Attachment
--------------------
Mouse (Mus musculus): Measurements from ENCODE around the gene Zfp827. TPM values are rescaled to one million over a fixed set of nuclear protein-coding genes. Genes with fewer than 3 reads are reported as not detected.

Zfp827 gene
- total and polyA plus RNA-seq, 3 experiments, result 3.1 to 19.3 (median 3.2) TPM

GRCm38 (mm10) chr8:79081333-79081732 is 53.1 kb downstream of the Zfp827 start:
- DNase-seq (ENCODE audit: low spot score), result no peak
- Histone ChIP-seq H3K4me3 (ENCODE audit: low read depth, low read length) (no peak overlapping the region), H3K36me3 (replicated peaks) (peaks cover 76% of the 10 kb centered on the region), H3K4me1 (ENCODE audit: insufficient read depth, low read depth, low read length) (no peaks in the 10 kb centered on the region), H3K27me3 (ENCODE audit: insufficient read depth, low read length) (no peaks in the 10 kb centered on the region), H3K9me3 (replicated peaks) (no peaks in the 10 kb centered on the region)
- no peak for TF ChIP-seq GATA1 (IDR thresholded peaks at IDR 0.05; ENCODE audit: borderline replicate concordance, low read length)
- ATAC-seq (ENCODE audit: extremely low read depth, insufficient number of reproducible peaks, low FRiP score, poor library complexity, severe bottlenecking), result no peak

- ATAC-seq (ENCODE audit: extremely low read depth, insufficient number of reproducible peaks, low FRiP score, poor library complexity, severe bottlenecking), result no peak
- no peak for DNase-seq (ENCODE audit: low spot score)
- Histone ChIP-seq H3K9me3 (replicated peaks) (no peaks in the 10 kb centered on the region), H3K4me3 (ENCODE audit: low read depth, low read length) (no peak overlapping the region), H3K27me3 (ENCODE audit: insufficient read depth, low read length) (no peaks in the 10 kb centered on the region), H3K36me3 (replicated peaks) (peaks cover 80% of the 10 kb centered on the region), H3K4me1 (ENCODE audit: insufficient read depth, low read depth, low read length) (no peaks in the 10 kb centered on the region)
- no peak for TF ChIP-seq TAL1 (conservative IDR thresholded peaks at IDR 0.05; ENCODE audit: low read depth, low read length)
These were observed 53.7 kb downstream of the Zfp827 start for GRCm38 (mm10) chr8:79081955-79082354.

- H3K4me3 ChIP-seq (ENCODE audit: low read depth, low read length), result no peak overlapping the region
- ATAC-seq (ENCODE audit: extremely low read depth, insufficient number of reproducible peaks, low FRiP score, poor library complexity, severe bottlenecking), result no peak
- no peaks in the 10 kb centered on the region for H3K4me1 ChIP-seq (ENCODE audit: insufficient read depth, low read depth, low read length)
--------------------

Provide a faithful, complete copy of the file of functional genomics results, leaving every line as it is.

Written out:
Mouse (Mus musculus): Measurements from ENCODE around the gene Zfp827. TPM values are rescaled to one million over a fixed set of nuclear protein-coding genes. Genes with fewer than 3 reads are reported as not detected.

Zfp827 gene
- total and polyA plus RNA-seq, 3 experiments, result 3.1 to 19.3 (median 3.2) TPM

GRCm38 (mm10) chr8:79081333-79081732 is 53.1 kb downstream of the Zfp827 start:
- DNase-seq (ENCODE audit: low spot score), result no peak
- Histone ChIP-seq H3K4me3 (ENCODE audit: low read depth, low read length) (no peak overlapping the region), H3K36me3 (replicated peaks) (peaks cover 76% of the 10 kb centered on the region), H3K4me1 (ENCODE audit: insufficient read depth, low read depth, low read length) (no peaks in the 10 kb centered on the region), H3K27me3 (ENCODE audit: insufficient read depth, low read length) (no peaks in the 10 kb centered on the region), H3K9me3 (replicated peaks) (no peaks in the 10 kb centered on the region)
- no peak for TF ChIP-seq GATA1 (IDR thresholded peaks at IDR 0.05; ENCODE audit: borderline replicate concordance, low read length)
- ATAC-seq (ENCODE audit: extremely low read depth, insufficient number of reproducible peaks, low FRiP score, poor library complexity, severe bottlenecking), result no peak

- ATAC-seq (ENCODE audit: extremely low read depth, insufficient number of reproducible peaks, low FRiP score, poor library complexity, severe bottlenecking), result no peak
- no peak for DNase-seq (ENCODE audit: low spot score)
- Histone ChIP-seq H3K9me3 (replicated peaks) (no peaks in the 10 kb centered on the region), H3K4me3 (ENCODE audit: low read depth, low read length) (no peak overlapping the region), H3K27me3 (ENCODE audit: insufficient read depth, low read length) (no peaks in the 10 kb centered on the region), H3K36me3 (replicated peaks) (peaks cover 80% of the 10 kb centered on the region), H3K4me1 (ENCODE audit: insufficient read depth, low read depth, low read length) (no peaks in the 10 kb centered on the region)
- no peak for TF ChIP-seq TAL1 (conservative IDR thresholded peaks at IDR 0.05; ENCODE audit: low read depth, low read length)
These were observed 53.7 kb downstream of the Zfp827 start for GRCm38 (mm10) chr8:79081955-79082354.

- H3K4me3 ChIP-seq (ENCODE audit: low read depth, low read length), result no peak overlapping the region
- ATAC-seq (ENCODE audit: extremely low read depth, insufficient number of reproducible peaks, low FRiP score, poor library complexity, severe bottlenecking), result no peak
- no peaks in the 10 kb centered on the region for H3K4me1 ChIP-seq (ENCODE audit: insufficient read depth, low read depth, low read length)